Saturday, March 15, 2008
At the time California was in the middle of a continuing drought, and the best minds out there were locked in an epic battle about water rights. The agricultural community demanded that water be released to them to save crops. The eco community knew that dropping water levels would raise the water temps for spawning salmon, thus cutting off oxygen, and allowing parasites to run rampant decimating the runs.
Sadly, the eco community lost this battle and as we drove up to the Trinity and Eel rivers we could smell the dying, dead and rotting salmon that lined the banks from miles away. These last great runs of spawners were absolutely decimated that summer, never having had a chance to pass the "biological torch" on to the next generation.
Today, due to short sighted politicians and poor planning we are looking at a near total failure of the salmon runs in both California and Oregon. The reasons for this failure range from ocean up wellings to water diversions and habitat loss. On look at those rivers a few years ago and we knew this was the beginning of the end. If you cut a gene pool and population down by 40-60%- you open that population up to all manner of natural disasters that they cannot recover from.
This was preventable, and no one knows when these salmon will come back...if ever.
There's no protest email to sign, or quick action to take to save the salmon this time. The damage is done, and by the looks of things it is on an ecological scale that will forever change "water politics" on the West coast.
The Feds are holding hearings-now the crises is real-and you can comment if you like here.
Patric Douglas CEO
Obviously from the comment blowback, even though these animals have been attributed to several deaths in the area, Australians like their underwater predators live, healthy, and living to see another day.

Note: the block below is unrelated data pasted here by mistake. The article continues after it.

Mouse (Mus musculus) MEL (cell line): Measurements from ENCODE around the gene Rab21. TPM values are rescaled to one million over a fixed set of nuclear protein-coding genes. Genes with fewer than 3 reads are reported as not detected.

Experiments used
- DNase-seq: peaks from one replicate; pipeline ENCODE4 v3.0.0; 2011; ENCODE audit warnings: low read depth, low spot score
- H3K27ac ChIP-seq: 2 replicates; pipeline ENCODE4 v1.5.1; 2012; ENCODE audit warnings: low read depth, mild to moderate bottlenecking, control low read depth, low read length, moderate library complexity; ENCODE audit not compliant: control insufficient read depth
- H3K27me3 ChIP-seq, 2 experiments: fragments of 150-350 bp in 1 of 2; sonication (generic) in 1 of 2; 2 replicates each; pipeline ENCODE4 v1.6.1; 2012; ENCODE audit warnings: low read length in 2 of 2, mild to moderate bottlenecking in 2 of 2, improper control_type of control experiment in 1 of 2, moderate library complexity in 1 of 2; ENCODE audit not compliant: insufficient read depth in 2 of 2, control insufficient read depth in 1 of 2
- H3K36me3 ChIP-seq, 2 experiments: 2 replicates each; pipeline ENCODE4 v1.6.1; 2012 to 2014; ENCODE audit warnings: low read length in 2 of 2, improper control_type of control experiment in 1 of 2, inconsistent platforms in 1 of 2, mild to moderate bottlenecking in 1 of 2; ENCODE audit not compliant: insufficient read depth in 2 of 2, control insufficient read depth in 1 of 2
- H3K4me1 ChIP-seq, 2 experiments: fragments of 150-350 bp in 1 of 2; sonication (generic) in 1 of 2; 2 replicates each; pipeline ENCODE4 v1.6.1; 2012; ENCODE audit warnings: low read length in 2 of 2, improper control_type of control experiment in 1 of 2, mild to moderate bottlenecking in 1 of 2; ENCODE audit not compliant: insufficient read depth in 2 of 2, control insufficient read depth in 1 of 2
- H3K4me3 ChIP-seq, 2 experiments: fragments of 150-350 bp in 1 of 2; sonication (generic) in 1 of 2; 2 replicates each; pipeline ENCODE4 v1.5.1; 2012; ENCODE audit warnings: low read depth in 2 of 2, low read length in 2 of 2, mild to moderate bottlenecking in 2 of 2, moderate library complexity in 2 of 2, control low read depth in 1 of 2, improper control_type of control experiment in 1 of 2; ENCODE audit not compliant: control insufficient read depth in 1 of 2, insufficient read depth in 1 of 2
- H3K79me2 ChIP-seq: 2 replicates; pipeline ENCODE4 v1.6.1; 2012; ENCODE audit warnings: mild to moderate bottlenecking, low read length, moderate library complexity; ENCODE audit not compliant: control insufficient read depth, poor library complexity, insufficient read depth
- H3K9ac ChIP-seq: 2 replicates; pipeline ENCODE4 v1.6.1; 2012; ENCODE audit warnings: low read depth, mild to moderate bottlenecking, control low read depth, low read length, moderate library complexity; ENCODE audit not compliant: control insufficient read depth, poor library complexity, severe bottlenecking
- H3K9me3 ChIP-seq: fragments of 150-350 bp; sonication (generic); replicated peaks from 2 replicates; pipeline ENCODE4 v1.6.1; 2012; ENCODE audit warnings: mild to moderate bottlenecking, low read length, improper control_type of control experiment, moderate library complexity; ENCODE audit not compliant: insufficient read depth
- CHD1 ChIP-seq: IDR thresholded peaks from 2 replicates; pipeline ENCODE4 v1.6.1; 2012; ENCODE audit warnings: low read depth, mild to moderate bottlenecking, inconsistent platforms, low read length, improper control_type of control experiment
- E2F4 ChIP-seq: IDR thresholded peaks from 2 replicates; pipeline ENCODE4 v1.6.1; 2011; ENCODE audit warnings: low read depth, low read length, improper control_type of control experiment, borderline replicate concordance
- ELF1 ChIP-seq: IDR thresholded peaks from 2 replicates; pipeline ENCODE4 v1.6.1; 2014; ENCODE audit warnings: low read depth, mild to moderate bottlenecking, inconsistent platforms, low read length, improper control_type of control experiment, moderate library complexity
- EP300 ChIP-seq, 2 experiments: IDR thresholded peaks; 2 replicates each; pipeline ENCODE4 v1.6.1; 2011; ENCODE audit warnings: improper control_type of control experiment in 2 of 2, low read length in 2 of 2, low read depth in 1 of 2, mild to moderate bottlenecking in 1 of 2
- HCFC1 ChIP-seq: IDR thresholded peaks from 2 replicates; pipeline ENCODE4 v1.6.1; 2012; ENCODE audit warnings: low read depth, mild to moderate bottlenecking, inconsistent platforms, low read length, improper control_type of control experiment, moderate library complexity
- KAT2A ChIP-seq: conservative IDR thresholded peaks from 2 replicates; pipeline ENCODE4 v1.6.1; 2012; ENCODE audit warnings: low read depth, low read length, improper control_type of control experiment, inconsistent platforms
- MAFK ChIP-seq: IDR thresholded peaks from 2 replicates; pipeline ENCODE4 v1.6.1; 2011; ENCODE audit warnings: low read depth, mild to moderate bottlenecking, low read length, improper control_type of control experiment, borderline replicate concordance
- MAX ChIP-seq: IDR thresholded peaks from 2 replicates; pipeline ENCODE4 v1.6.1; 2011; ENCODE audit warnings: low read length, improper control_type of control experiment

We would have to agree.
A RECORD-SIZED shark taken in a Brisbane River fishing competition has started a war of words over whether such an animal should be killed for sport.
Brisbane River Classic fishing competitor Terry Hessey caught the 2.9m bull shark at the mouth of the river in December and pictures posted on the internet have since fired up debate.Mr Hessey did not want to comment on the issue but fishing competition organiser Angus Gorrie said the angler usually released fish unharmed.
"Inevitably, there are some fatalities but about four in five sharks are released," he said.
Mr Gorrie said he believed the shark was the largest caught in the river. It was weighed but the scales registered to only 200kg.
Courier-Mail fishing columnist Dave Downie said it probably weighed 250kg to 300kg and was the largest he had seen. "I don't agree with something like that being killed for no reason. I'd rather see catch and release," Mr Downie said.
University of Queensland researcher Craig Franklin said it was wrong to take an animal merely for the thrill of a kill. Bull sharks were at the top of the food chain and their removal risked triggering a trickle-down effect which could upset the balance of species.
Mr Gorrie said he understood there was a trophy element to Mr Hessey's kill but most smaller bull sharks were taken for eating just as people ate bream or whiting.
His competition would in future cater for photographic entries so animals did not have to be killed and weighed.
CSIRO researcher Richard Pillans said the shark was female, 25 to 30 years old and appeared ready to give birth.
"It's a shame. An animal of that age is extremely important," he said.
"You've got a far greater chance of being killed in your car than by one of these."
The University of Florida international shark attack file recorded just four deaths from sharks world-wide in 2006.
Last year, 1616 Australians died in car accidents.
Mr Gorrie agreed, saying the shark's reputation was exaggerated as there were relatively few incidents. They were caught in summer but rarely seen in cooler months because they tended not to feed then.
Professor Franklin said the risk of attack was greatly lessened simply by not swimming in estuaries at dawn or dusk especially in summer.
"It's fantastic that Brisbane has a shark like that in its river," he said. "Sharks don't go out to target humans. We've got to learn to live with species like that."
Dr Pillans said the river had a population of 2000 to 5000 juveniles but the number of adults was unclear. In the US 95 per cent of bull sharks had been wiped out.
They gave birth to six to 13 pups at the mouth of the river after which the young swam to the upper reaches around College's Crossing.
Professor Franklin said bull sharks were one of the world's more unusual marine species in that they could live either in fresh or salt water.They were more often seen than other sharks simply because many cities were built on waterways.